Triple ruffled at the wrist, her lace gloved hand, cocked—index and thumb extended, covers the lower half of her face above which two dark eyes dare. Punctuating their span, the eyes emphasize the scalene triangle of negative space between her two fingers. The hand, a mask Itself in covering, holds the face as if it were a mask—the situation of the double mask. All the while, the eyes float behind both. Oh, Dillon read on. Odillon Redon. This geometry of vogue would be enough to make de Honnecourt swoon. . .
These thoughts rushed through my head as I saw Lisa Cohen’s All We Know: Three Lives. Two of the three women the book explores would probably agree that a good cover is almost everything, this would be one-time fashion editor of British Vogue Madge Garland and the much misunderstood socialite Mercedes de Acosta. The third, Esther Murphy, was more active in politics and pontificating than appearances . . . though, all three women were political in some right by uncompromisingly being who they were, minorities at the center of the culture of their time. Their lives do intersect and, where not directly, their circles do. Cohen’s research on the three gives a much needed window on the changing expectations and roles of pre- and post-war (lesbian) women, society, and fashion.
The hardships de Acosta, Garland, and Murphy faced present the most fascinating part of the book, which challenges notions of success and completion when so much of their work was either forgotten or unfinished. In this sense, their work is forever haunted with desire and plagued by rumor. Cohen’s biography rescues what remains of the women to create a composite against forgetting.
From hand in lace to lace in hand, how many women have faded as the lace was passed from the maker to the collector? Having read All We Know made me more curious about other women who lived and worked off of history’s radar when I was viewing Gems of European Lace, ca. 1600–1920, at the Metropolitan Museum of Art. Who were those women that made these kerchiefs presented to queens, squares for men’s ascots, and caps to women’s hats; all to be later collected by women who then gave to the Museum? And then there was the dress in the corner. It was from the ’20s: a shift dress cut, probably meant for everyday wearing, with knotted fringe at the ends of the sleeves and skirt hem, a horse and rider motif on the front of the skirt and intricate floral motif verso. Of the few names that were not lost to history this dress spoke one that stood out from the others throwing me back to All We Know—Rita De Acosta Lydig, Mercedes’s sister.
Both sisters were socialites at the center of a very rich creative scene. While Rita surrounded herself with friends such as Rodin, Caruso, Toscanini, and Sargent, Mercedes surrounded herself with superstition, the occult. Mercedes filled her life with an intense devotion to her idols—Greta Garbo, Marlene Dietrich, and Isadora Duncan to name a few—and courted them with many letters and her company. In turn, the stars grew to rely on her as their own little star, their confidant.
Just like Rita’s dress, I was thrown a curve back to All We Know—yet again hooked by another book cover suedey to the touch and printed with an oxide filigree over custard cream (actually blood on wallpaper by Laura Splan) whose title Letters to Kelly Clarkson turned that harpsichord mood to a glittering synth.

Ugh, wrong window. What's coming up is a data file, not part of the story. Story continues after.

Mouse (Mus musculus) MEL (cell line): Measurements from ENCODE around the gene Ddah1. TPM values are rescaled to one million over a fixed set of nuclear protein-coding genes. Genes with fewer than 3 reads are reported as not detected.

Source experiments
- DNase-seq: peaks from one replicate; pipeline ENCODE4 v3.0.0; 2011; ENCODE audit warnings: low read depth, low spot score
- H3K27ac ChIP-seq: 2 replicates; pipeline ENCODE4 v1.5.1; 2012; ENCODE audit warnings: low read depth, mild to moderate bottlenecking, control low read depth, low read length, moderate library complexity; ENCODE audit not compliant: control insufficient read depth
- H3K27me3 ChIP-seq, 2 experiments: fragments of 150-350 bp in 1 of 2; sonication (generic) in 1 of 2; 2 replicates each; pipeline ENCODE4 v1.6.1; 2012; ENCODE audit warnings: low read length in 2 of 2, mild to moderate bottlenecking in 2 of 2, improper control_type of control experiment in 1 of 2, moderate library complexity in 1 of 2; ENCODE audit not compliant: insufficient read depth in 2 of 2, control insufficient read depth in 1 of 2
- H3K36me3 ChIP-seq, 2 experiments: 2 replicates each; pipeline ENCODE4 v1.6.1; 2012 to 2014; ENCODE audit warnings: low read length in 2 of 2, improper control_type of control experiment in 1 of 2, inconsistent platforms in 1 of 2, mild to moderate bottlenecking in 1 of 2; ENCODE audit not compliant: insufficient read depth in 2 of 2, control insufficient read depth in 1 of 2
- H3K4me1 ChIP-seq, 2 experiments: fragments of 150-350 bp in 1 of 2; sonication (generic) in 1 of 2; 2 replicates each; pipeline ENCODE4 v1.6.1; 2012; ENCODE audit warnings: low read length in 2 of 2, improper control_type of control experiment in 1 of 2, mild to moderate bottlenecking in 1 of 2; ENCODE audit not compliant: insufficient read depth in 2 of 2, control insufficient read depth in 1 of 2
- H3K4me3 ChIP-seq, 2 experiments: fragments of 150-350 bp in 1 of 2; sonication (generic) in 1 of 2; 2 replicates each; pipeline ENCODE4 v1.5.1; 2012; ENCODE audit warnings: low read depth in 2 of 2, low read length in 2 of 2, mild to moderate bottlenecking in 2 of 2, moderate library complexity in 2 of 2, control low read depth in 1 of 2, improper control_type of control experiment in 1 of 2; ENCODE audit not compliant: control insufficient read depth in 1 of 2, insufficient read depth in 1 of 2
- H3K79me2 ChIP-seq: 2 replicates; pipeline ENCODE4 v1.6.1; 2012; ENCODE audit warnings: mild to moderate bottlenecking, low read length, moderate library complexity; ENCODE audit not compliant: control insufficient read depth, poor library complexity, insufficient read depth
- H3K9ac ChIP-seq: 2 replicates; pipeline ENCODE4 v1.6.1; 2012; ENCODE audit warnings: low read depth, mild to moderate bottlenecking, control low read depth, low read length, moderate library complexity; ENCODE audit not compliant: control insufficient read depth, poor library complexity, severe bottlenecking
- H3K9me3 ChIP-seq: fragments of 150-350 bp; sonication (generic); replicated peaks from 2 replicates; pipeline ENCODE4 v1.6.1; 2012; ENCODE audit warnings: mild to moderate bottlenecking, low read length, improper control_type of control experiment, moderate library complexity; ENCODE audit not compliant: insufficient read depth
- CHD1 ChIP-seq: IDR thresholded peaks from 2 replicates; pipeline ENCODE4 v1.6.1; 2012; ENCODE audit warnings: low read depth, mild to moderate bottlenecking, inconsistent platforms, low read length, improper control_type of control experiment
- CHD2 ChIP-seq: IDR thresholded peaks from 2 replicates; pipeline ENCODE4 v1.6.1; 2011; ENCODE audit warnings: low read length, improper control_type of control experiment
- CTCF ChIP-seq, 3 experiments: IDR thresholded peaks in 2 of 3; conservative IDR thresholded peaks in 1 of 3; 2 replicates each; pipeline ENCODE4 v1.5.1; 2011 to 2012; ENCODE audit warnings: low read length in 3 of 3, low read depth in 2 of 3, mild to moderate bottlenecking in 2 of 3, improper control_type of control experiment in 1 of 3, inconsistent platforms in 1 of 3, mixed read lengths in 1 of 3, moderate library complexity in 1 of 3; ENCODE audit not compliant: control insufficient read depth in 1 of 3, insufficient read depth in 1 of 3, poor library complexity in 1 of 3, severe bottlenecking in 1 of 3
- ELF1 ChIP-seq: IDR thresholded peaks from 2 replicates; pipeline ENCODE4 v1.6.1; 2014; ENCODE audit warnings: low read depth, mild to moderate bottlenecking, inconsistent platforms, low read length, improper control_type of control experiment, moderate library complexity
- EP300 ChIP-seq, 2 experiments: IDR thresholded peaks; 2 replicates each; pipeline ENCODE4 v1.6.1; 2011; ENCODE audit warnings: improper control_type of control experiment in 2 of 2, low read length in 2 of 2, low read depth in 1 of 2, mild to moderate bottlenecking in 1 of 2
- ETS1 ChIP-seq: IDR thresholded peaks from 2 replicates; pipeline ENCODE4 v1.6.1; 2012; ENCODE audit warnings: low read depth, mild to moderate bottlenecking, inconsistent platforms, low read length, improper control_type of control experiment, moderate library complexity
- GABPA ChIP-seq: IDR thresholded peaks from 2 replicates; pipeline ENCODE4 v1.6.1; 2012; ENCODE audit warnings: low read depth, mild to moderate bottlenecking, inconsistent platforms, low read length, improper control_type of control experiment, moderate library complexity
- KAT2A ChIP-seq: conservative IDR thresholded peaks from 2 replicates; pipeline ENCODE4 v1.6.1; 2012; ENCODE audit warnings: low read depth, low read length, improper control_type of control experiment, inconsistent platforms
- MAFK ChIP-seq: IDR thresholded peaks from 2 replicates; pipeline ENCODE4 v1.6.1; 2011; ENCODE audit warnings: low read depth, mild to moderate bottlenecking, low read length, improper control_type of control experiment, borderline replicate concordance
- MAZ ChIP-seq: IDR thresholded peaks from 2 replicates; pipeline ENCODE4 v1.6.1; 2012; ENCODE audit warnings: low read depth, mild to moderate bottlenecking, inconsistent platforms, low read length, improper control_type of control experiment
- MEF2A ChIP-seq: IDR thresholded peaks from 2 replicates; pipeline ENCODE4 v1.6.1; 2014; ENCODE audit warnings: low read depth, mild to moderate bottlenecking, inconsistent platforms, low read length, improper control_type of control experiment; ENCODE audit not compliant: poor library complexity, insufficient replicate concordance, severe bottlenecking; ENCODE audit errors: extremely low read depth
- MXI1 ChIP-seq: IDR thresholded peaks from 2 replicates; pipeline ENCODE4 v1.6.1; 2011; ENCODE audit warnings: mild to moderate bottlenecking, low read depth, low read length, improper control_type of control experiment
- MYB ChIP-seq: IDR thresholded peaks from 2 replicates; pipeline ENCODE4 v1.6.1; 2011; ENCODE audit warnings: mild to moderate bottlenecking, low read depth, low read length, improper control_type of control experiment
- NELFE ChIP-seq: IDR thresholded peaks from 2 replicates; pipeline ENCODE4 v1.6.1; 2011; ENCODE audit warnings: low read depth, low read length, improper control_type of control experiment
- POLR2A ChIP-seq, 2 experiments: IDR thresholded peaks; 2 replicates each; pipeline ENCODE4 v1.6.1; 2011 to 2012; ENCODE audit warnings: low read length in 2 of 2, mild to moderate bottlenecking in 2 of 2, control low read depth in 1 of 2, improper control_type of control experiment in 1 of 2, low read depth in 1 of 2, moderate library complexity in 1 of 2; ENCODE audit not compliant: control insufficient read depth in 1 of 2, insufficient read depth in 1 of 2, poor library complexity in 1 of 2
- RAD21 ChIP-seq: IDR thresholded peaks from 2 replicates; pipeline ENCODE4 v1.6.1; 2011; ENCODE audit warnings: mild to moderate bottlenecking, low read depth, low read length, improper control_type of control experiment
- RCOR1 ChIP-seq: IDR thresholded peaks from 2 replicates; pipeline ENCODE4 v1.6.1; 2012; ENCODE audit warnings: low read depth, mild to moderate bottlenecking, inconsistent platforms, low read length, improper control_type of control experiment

Julia Bloch’s Letters might bring some resolution for me about Mercedes—I hoped. “Dear Kelly,” begins each of Bloch’s poems framing the space of what she calls the “celebrity jelly” she slips in and out of poking and prodding sometimes with a high heel and at other times with an acrylic nail or tongue.
Different than Mercedes’s time when stars were stars, ours is a time of the demi-star, the star-elect. Celebrity is much too democratic now for immaculate conception. In navigating this shift of plane, Bloch does not just tackle stardom, but femininity and in effect masculinity. In one “letter,” Bloch comes out with her mission, “Dear Kelly,/If I have any agenda, it is one of desire,” which brings Mercedes, or what I would like to think of Mercedes, back to mind . . . notably her collection of letters from people she identified as still living ex-lovers that included Eva Le Gallienne, Marlene Dietrich, Poppy Kirk, and Claire de Forbin. Among this material, she gifted and sometimes sold, what would amount to 5,000 items, to the Rosenbach Museum and Library. With these letters, she gave instructions that they would not be unsealed and available to the public until both parties were deceased.
On April 1, 2000, ten years after Dietrich’s death, the Rosenbachs set to opening Mercedes’s Dietrich letters. As the press swarmed in for the scoop, in the end they turned out to be more baited than sated with the results. The letters offered no evidence of scandal, no hint of Mercedes’s much rumored affair with Dietrich, no heartbeats—the only heartbeats were those of the press in its mouth. Was Mercedes too much of a lady to say with a last laugh from beyond, Eat your heart out?
Rather than revealing her own devotion, the letters and vast “starcrossed” collection of ephemera, by remaining prosaically posed, reveal our own desires in extension bringing us ever closer to Mercedes (and her desires?). Not unlike her childhood rituals of walking with nails and stones in her shoes and lying with arms extended cross-like upon hours for a closeness to the unknown, one can gather it is not always the facts that bring us closer to truth but emotional experience that rounds out all we know.
All We Know: Three Lives by Lisa Cohen was published by Farrar, Straus and Giroux, 2012.
Letters to Kelly Clarkson by Julia Block was published by Sidebrow Books, 2012.
Richard J. Goldstein is BOMB’s Archive editor and a painter.